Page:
Quote:
One of the commonest causes of itching without a rash is due to a state of the skin called dermographism (“skin writing”). At least 5% of the population are so-called dermographic individuals. These dermographic individuals often have a personal or family history of eczema, asthma or hay fever (known as an atopic tendency). Dermographic individuals can be identified by stroking the skin of the upper back with a sharp point such as a key revealing a red raised weal which develops within a few minutes of stroking the skin. This is due to chemicals released from cells within the skin (mast cells). Mast cells also contain histamine which at certain sites may cause itching. The itching tends to be worse where there is pressure on the skin, for example around waistbands, under bra straps and around collars and cuffs. When pressure is removed from the skin such as with undressing the itching then tends to start. Scratching at the skin will then cause more histamine to be released from the mast cells and a vicious cycle of itching and scratching is then set up.

The condition is aggravated by heat and therefore is usually more apparent in the evening when body temperature rises and in bed at night. It tends to be worse after a hot bath or after drying the skin with a towel. The pressure of water hitting the skin from a shower may also cause itching. Dermographic individuals tend to itch when exposed to wool and develop a nettle type of rash when handling fibre glass. Although 5% of the population are dermographic, for the majority of time no symptoms are encountered but individuals may suddenly experience itching due to their dermographic skin for which no cause can be found which can then run a persistent course for a year or 18 months before spontaneously improving.


Here's the direct link to the site for more info: http://www.medicdirect.co.uk/diseases/d ... 645&step=4


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PostPosted: Tue Mar 21, 2006 10:44 pm 
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Location: Gatineau, Quebec
Quote:
Does it make a difference that his skin looks perfectly normal/healthy? He has no patches that are red or dry or broken out in any type of rash...he just itches. Does this mean anything? Internal vs. external allergens?


Eczema is often called "the itch that rashes". For more info about eczema, see the following links:

- http://www.eczemacanada.ca/

Quote:
The constant itch that goes along with eczema makes it very different from any other skin condition. Eczema is often called the ‘itch that rashes’ rather than the ‘rash that itches’ because the itch starts long before the rash appears. The itch leads to a lot of scratching and that's when the red, raw rash appears.


The only thing I don't like about this site is that it tends to downplay allergies as a cause, and says that it's a dermatologist who should be consulted. I personally feel that a good allergist should be consulted first, to ensure that all allergies have been identified. (I guess I feel so strongly about this because I've seen and heard about so many babies and little children suffering for a long time because they didn't get to see an allergist!)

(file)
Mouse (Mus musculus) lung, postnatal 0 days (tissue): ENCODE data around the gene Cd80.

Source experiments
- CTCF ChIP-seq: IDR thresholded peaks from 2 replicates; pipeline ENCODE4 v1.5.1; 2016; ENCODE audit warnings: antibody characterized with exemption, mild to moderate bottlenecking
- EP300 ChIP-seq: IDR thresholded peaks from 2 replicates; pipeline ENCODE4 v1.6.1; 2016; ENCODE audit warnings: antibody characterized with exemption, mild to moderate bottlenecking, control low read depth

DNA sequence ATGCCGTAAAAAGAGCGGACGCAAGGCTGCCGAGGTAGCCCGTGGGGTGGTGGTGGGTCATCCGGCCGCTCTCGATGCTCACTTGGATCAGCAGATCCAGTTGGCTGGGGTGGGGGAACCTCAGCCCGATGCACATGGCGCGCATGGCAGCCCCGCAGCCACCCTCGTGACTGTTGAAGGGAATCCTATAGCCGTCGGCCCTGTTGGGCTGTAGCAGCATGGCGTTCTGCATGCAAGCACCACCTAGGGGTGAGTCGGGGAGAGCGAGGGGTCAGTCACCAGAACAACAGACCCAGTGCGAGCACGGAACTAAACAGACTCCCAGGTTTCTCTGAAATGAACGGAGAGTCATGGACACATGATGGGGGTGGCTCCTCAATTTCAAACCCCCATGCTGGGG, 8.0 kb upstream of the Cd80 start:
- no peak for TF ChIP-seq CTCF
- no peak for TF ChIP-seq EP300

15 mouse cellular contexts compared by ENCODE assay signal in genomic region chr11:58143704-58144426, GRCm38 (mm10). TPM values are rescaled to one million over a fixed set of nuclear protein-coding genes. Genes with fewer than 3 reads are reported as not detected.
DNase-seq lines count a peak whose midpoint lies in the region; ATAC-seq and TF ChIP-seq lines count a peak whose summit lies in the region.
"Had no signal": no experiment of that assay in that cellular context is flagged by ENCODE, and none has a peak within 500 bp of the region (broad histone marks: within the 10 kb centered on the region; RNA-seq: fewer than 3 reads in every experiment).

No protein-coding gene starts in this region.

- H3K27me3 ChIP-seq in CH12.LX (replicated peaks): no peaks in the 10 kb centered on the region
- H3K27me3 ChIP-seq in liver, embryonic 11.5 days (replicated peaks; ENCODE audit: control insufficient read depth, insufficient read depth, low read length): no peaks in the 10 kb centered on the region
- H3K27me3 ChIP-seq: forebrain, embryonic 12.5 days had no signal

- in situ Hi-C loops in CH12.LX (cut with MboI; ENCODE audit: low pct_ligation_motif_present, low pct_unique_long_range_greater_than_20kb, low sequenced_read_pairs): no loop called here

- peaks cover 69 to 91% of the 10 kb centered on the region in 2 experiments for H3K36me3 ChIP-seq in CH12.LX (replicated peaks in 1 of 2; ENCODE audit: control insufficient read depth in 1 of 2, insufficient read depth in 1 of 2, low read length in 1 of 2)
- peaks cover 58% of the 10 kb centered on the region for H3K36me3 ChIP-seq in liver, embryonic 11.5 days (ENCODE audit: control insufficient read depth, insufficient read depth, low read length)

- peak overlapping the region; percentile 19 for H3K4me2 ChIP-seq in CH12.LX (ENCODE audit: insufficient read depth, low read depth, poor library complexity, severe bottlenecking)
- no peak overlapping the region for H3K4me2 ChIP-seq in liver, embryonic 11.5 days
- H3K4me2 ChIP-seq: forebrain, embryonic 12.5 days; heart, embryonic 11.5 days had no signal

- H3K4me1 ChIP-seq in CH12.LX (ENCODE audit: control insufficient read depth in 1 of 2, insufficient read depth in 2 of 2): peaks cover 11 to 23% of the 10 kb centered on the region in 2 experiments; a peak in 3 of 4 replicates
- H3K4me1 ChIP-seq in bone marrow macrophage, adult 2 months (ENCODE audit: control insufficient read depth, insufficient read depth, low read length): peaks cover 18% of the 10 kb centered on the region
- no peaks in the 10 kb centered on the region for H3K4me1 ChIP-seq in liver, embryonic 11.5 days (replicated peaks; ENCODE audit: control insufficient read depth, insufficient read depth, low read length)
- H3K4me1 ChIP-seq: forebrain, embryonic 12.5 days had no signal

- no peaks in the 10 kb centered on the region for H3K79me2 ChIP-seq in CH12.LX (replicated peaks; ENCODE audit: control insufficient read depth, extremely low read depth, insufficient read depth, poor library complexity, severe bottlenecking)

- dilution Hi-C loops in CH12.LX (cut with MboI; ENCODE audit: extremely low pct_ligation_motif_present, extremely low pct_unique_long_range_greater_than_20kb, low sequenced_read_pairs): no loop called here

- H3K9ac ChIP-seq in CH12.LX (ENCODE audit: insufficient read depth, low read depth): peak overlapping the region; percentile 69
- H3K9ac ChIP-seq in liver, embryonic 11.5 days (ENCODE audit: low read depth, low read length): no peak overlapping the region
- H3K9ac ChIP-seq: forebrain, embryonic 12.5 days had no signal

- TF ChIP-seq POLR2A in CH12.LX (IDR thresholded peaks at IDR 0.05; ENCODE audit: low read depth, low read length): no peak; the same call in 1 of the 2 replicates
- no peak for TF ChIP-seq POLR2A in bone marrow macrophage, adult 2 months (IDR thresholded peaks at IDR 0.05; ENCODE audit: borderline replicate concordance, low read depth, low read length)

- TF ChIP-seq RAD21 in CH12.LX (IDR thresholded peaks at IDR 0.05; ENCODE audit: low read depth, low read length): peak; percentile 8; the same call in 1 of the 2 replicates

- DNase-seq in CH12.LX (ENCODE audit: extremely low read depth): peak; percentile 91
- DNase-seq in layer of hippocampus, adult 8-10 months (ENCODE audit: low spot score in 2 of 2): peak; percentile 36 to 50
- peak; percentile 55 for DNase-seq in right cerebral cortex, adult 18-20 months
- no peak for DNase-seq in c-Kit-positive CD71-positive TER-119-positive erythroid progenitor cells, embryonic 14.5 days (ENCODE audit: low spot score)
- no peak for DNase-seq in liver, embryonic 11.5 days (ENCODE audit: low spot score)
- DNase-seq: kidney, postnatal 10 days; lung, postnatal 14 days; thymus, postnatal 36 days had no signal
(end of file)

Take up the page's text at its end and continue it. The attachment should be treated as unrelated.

- http://www.eczemahelp.ca/index.htm

- http://www.eczemaguide.ca which has an interesting page called "What else looks like eczema at http://www.eczemaguide.ca/basics/what_else_looks_like_eczema.html

Anne - is there any way to find another allergist in your area? I'm with you that treating the symptoms is really not the way to go. Our GP was like that when Xavier first started having problems with eczema (at age 3 months) and had me slathering on hydrocortisone cream and pouring Benadryl down his throat (we're talking about a THREE MONTH OLD BABY here...). It was horrendous. Anyway, I fairly quickly saw that the approach was ridiculous (perhaps it was all the crying we were both doing...?), realized that we needed to find out the root cause, and demanded to see an allergist. And he tested positive to wheat and milk. Others allergens followed.

I would personallly suspect other allergens, but to figure it out you're going to need professional help. And it doesn't sound like your allergist is giving you the help you need and deserve. A dermatologist might be in order too, as long as its one who believes that there is a root cause for eczema and is willing to try to help you figure out what that might be.

I really feel for you and your child. Eczema is such a nightmare.

K.

_________________
Karen, proud Mom of
- DS1 (12 yrs): allergic to cashews, pistachios, Brazil nuts, potatoes, some legumes, some fish, pumpkin seeds; OAS
- DS2 (1o yrs): ana. to dairy, eggs, peanuts; asthma


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PostPosted: Wed Mar 22, 2006 12:17 pm 
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Just wanted to say that I think this forum is great for putting forth ideas and getting people to think about things that they might not have considered before.....I don't think it's about people diagnosing themselves or others....ulitimately that's a doctor's job. But being able to bring questions to your doctor about something that you've read or heard pertaining to your situation (that your doctor might not have considered before you brought it up) is a good thing. It's about people empowering themselves -- getting information and asking the questions. :)


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PostPosted: Wed Mar 22, 2006 12:49 pm 
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Joined: Mon Mar 20, 2006 3:03 pm
Posts: 105
Location: Coquitlam
Quote: